Wells Fargo Bank violates discharge order in Omaha and gets nailed by Nebraska Bankruptcy Court for sanctions
Wells Fargo Bank wouldn’t just leave it alone. Kevin and Amanda Hebner filed a bankruptcy in the United States Bankruptcy Court for the District of Nebraska on or about November 13, 2008. During that proceeding, the debtors’ attorney sent a letter to Wells Fargo to let them know that his clients’ personal residence was being surrendered and that no further interest was claimed. Wells Fargo acknowledged receipt of the attorney’s letter on October 7, 2009.
What happens next is a common experience for many people who have to deal with mortgage companies. The bank continued to have very poor communication skills for the next four (4) years and gave conflicting information to the debtors in a constant flow of letters and other communications. A full copy of the Court’s decision makes for some interesting reading. At the bottom of it all, Wells Fargo continued to allege that the Hebners owed money to the bank for an escrow account over and over again. That is problematic for the bank because their customer filed bankruptcy, received a formal discharge order from the Bankruptcy Court and surrendered any ownership interest in the same. Furthermore, as the Court notes, at no time did the Hebners ever have an escrow account.
Bankruptcy Orders are to be taken very seriously….or else.
Ignoring a Bankruptcy Court Order is a very serious matter and corporations do not get a pass over and over again. Everyone can make an honest mistake here and there, but the Hebner case stands for the proposition that ongoing negligence and ignorance of the law will eventually catch up with you. And when it does, it will likely hurt. In the current case, Wells Fargo was ordered to pay the debtors’ attorney fees of approximately $23,364, for an additional $2,500 directly to the Hebners for their economic loss and also a $10,000 punitive damage award to the debtors as punishment against Wells Fargo.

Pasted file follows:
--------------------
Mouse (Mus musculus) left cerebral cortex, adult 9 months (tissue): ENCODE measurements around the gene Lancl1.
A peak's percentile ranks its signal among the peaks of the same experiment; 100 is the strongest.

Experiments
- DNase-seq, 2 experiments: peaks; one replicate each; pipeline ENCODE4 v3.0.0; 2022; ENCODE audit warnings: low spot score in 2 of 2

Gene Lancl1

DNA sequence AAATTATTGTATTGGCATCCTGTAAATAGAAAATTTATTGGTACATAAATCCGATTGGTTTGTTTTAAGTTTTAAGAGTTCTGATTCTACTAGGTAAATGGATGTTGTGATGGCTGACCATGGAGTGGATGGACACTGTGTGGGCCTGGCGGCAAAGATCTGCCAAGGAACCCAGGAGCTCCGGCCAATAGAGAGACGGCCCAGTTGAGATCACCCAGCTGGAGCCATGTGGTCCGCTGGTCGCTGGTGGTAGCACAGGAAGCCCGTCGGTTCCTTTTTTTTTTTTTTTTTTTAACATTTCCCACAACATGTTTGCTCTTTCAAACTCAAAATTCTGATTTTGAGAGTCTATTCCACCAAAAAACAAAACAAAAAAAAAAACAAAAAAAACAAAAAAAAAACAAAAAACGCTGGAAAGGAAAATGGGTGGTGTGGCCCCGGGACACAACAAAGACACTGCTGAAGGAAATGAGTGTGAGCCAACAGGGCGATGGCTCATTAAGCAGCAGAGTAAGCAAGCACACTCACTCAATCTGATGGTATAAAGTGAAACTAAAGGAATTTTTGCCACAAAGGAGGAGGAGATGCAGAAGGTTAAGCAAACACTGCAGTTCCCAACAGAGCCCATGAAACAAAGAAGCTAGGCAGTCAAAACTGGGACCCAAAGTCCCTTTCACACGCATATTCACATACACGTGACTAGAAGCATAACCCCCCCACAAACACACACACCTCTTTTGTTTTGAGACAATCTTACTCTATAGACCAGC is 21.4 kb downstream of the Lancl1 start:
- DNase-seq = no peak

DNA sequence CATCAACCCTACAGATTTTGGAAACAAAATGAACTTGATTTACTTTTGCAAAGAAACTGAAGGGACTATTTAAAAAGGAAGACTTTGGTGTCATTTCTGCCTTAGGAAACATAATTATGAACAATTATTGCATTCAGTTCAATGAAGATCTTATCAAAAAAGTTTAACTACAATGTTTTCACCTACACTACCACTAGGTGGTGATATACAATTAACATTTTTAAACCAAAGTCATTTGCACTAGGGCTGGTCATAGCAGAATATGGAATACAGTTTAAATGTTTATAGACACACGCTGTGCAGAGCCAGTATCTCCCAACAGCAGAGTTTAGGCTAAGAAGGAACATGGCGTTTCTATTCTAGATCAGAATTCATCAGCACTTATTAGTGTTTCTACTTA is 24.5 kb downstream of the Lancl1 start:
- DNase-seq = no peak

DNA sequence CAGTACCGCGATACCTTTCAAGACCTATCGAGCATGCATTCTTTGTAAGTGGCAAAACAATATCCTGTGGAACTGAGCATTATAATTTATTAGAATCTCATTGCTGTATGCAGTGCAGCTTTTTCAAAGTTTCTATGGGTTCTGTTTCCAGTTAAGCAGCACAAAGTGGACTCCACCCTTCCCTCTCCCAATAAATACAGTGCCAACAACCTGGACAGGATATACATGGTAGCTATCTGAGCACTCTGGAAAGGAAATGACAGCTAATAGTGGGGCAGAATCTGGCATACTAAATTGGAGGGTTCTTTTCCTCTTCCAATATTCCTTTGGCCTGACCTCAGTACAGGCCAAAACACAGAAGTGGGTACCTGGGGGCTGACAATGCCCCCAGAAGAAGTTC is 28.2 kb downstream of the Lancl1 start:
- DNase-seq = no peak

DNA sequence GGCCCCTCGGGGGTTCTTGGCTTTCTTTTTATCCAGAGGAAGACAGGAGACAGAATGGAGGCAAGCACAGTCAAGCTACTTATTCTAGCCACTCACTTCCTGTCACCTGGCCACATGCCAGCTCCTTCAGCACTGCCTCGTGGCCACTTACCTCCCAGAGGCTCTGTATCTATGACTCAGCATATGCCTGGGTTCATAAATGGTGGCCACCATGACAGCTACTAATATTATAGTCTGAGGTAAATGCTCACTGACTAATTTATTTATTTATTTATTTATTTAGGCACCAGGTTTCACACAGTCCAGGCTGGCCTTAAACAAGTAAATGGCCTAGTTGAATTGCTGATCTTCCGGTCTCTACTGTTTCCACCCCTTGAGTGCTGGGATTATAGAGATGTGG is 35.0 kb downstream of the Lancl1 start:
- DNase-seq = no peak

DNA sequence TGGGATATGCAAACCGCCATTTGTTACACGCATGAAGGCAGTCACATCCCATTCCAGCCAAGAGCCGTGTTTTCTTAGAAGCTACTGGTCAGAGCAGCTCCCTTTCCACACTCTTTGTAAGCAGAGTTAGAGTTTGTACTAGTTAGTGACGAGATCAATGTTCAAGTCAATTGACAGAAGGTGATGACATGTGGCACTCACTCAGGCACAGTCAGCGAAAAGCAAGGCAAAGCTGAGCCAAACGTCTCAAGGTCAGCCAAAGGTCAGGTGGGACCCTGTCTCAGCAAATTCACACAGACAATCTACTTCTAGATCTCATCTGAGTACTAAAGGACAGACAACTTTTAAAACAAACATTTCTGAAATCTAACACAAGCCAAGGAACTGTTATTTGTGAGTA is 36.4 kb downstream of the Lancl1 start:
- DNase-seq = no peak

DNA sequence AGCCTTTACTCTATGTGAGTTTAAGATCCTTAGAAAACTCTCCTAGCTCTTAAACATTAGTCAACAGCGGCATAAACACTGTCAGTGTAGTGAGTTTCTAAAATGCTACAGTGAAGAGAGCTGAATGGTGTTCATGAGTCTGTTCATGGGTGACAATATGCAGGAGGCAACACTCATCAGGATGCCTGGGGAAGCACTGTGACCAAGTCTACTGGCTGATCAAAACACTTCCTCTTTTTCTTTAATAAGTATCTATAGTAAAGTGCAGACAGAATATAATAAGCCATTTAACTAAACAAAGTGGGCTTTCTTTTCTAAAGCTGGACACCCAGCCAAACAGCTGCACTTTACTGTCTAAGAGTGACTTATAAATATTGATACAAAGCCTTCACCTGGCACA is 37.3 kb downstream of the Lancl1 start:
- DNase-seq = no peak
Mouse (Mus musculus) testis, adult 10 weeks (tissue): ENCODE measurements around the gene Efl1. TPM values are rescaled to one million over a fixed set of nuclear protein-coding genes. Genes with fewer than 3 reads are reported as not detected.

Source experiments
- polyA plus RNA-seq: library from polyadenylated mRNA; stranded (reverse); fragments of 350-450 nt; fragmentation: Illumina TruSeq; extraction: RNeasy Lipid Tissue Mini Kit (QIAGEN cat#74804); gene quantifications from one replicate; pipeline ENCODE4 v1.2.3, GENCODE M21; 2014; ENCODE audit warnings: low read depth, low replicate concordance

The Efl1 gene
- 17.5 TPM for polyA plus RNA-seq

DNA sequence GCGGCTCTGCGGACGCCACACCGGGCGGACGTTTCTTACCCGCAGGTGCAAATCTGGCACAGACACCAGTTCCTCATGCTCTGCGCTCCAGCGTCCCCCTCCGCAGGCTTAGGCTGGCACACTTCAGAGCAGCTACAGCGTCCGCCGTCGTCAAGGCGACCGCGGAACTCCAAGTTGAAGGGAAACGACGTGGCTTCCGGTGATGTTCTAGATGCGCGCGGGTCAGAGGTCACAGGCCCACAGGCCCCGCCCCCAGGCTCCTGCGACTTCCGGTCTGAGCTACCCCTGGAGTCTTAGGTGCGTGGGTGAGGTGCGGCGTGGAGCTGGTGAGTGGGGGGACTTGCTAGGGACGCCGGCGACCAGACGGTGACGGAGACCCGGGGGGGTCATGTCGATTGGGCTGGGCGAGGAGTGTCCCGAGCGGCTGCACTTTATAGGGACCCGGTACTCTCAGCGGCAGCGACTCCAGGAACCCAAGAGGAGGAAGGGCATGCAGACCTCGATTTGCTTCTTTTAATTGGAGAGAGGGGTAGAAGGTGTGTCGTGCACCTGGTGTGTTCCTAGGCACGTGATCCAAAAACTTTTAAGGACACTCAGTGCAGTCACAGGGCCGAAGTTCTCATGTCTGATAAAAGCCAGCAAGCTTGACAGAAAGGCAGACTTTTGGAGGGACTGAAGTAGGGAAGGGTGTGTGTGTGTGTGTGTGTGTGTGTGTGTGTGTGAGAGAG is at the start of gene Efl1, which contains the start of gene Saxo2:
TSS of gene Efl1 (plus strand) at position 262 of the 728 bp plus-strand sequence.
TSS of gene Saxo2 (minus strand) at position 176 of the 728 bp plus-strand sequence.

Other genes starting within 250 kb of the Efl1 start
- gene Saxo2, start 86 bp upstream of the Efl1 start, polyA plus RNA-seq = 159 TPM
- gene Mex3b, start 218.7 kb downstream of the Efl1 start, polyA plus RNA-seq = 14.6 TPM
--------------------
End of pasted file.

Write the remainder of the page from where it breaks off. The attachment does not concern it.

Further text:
Be forewarned: Creditors should review their bankruptcy compliance procedures with their Attorney
The Bankruptcy Court in Omaha simply did not buy the excuses provided by Wells Fargo in the Hebner case. Sometimes, enough is enough and there is a price to pay for failing to abide by lawful orders. In the end, the Court specifically found as follows:
I do not believe Wells Fargo had any actual intent to harm the debtors with its actions; instead, I believe the harm was the result of incompetence or reckless disregard for the facts.
The take away is that regular creditor participants in the bankruptcy system should, as a best practice, set regular reviews of their bankruptcy policies and procedures and communicate effectively and regularly with their attorneys. Banks expect their customers to be subject to the terms and rules of their documents, regardless of intent. That rule goes both ways!